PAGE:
Committed to right to privacy, but need to maintain law & order: IT Minister counters WhatsApp
New Delhi, May 26 As WhatsApp moves the Delhi High Court against the new rules for intermediaries saying they would violate privacy, Electronics & IT Minister Ravi Shankar Prasad has said the government is committed to the right to privacy, but simultaneously it also has to maintain law and order and ensure national security.
Facebook-owned instant messenger WhatsApp, in a petition in Delhi High Court, said that enabling identification of the first originator of information on its platform in India puts end-to-end encryption and its benefits at risk, as it urged the court to pass direction to declare this requirement ultra vires the IT Act.
“The Government of India is committed to ensure the Right of Privacy to all its citizens but at the same time it is also the responsibility of the government to maintain law and order and ensure national security,” an official statement quoted the IT Minister Prasad as saying.
The statement said that the government respects the right of privacy and has no intention to violate it when WhatsApp is required to disclose the origin of a particular message.
It however, added that as per all established judicial dictum, no fundamental right, including the right to privacy, is absolute and it is subject to reasonable restrictions.
“The requirements in the Intermediary Guidelines pertaining to the first originator of information are an example of such a reasonable restriction,” it said.
Such requirements are only in case when the message is required for prevention, investigation or punishment of “very serious offences” related to the sovereignty and integrity of India, the security of the State, friendly relations with foreign states, or public order, or of incitement to an offence relating to the above or in relation with rape, sexually explicit material or child sexual abuse material, it said.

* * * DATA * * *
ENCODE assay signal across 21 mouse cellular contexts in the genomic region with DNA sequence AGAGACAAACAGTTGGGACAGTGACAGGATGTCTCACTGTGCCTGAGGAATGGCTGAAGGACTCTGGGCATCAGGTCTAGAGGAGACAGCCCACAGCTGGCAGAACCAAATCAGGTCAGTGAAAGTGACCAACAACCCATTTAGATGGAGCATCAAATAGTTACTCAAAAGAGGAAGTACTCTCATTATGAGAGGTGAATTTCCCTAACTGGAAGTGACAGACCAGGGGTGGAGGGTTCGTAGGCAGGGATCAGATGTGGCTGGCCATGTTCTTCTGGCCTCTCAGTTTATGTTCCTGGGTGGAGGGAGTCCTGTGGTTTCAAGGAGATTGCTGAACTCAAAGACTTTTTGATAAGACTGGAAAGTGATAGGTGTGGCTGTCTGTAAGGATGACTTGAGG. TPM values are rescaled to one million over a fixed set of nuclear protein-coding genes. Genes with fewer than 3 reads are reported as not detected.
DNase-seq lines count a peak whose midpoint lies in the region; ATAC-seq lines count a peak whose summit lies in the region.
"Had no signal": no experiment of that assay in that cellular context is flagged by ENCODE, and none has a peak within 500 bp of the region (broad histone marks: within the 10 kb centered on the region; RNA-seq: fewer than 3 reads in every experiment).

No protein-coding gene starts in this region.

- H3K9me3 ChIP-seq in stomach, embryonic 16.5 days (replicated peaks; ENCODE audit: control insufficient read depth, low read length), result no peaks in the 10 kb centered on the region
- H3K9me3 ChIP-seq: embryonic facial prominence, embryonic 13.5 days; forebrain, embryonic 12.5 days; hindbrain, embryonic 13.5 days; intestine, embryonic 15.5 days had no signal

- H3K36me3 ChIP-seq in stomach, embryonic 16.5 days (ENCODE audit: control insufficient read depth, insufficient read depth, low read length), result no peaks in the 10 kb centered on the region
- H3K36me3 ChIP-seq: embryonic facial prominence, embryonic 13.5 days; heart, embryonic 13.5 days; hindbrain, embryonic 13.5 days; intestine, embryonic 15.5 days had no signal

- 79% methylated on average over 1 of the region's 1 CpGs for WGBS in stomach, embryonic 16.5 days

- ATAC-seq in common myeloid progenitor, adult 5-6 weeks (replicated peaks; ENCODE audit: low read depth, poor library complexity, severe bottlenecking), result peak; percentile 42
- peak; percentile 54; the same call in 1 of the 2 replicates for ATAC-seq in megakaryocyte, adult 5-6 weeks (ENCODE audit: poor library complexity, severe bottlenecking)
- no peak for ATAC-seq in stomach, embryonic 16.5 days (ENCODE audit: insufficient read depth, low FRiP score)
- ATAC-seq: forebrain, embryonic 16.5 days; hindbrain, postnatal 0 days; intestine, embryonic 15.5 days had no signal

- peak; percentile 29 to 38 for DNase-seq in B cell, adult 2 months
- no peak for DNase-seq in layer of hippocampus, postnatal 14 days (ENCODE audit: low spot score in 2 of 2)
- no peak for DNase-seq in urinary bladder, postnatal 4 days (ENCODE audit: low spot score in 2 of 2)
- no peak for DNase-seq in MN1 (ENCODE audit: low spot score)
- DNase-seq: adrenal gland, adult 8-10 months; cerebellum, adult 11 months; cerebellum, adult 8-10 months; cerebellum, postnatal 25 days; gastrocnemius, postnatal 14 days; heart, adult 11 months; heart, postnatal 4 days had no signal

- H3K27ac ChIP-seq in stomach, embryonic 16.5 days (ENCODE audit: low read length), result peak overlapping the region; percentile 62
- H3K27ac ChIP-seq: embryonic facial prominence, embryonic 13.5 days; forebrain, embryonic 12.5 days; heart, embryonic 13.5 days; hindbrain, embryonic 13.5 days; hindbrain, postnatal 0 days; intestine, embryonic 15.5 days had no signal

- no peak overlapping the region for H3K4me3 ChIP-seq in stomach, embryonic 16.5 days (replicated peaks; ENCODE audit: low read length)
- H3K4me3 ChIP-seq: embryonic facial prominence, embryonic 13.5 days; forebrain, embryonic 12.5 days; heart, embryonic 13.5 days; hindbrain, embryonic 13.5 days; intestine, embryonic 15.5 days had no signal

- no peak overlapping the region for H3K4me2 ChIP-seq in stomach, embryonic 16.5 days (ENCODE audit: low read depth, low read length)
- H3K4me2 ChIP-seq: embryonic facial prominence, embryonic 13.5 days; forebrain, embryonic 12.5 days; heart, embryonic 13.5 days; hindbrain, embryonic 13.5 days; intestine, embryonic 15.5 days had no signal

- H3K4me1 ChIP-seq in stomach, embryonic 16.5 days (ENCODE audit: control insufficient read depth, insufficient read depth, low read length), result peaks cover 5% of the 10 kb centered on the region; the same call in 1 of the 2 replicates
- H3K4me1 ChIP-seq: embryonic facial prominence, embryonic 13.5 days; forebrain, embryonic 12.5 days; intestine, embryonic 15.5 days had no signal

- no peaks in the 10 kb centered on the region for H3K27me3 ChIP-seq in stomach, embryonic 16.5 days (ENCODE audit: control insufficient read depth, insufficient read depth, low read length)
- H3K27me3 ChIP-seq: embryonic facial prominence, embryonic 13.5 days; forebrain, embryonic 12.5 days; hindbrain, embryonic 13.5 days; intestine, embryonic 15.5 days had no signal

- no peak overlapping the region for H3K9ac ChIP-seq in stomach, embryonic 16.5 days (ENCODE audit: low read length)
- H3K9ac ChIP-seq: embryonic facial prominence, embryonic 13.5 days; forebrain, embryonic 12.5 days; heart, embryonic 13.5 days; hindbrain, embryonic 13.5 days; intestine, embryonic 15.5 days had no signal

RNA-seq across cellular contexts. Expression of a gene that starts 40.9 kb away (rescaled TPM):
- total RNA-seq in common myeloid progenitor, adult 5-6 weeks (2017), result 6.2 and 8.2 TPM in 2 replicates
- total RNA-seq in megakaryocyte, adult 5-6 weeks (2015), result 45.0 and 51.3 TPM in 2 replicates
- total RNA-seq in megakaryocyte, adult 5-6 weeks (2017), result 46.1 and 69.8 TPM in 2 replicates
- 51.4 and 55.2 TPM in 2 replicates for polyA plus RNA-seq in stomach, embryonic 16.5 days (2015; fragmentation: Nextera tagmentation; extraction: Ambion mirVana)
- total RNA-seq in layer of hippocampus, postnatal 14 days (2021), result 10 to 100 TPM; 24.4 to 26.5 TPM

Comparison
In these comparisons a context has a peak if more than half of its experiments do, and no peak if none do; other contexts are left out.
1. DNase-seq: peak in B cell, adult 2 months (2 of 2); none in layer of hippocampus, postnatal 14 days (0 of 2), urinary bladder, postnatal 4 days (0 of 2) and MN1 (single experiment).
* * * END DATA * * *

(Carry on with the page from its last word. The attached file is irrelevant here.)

Moreover, such information can only be sought as per a process sanctioned by the law thereby incorporating sufficient legal safeguards.
Prasad also assured that none of the measures proposed by India will impact the normal functioning of WhatsApp in any manner whatsoever and for the common users, there will be no impact.
The minister noted that it is in public interest that who started the mischief leading to such crime must be detected and punished.
“We cannot deny as to how in cases of mob lynching and riots etc. repeated WhatsApp messages are circulated and recirculated whose content are already in public domain. Hence the role of who originated is very important,” it added.
The minister also said: “The entire debate on whether encryption would be maintained or not is misplaced. Whether Right to Privacy is ensured through using encryption technology or some other technology is entirely the purview of the social media intermediary.”
Prasad added that the Government of India is committed to ensuring Right of Privacy to all its citizens as well as have the means and the information necessary to ensure public order and maintain national security. It is WhatsApp’s responsibility to find a technical solution, whether through encryption or otherwise, that both happen, he said.
“As a significant social media intermediary, WhatsApp seeks a safe harbour protection as per the provisions of the Information Technology Act. However, in a befuddling act, they seek to avoid responsibility and refuse to enact the very steps which permit them a safe harbour provision,” he said.
The minister who also holds the law portfolio said that the rules enacted by Indian government are not rules enacted in isolation but have global precedence.
In July 2019, the governments of the United Kingdom, United States, Australia, New Zealand and Canada issued a communique, concluding that: “tech companies should include mechanisms in the design of their encrypted products and services whereby governments, acting with appropriate legal authority, can gain access to data in a readable and usable format.”
Further, he noted that Brazilian law enforcement is looking for WhatsApp to provide suspects’ IP addresses, customer information, geo-location data and physical messages.’
“What India is asking for is significantly much less than what some of the other countries have demanded.”
Therefore, he said that WhatsApp’s attempt to portray the Intermediary Guidelines of India as contrary to the right to privacy is misguided.
On the contrary in India, privacy is a fundamental right subject to reasonable restrictions, Prasad said, adding that Rule 4(2) of the Guidelines is an example of such a reasonable restriction.
It would be foolhardy to doubt the objective behind Rule 4(2) of the Intermediary Guidelines, which aims to protect law and order.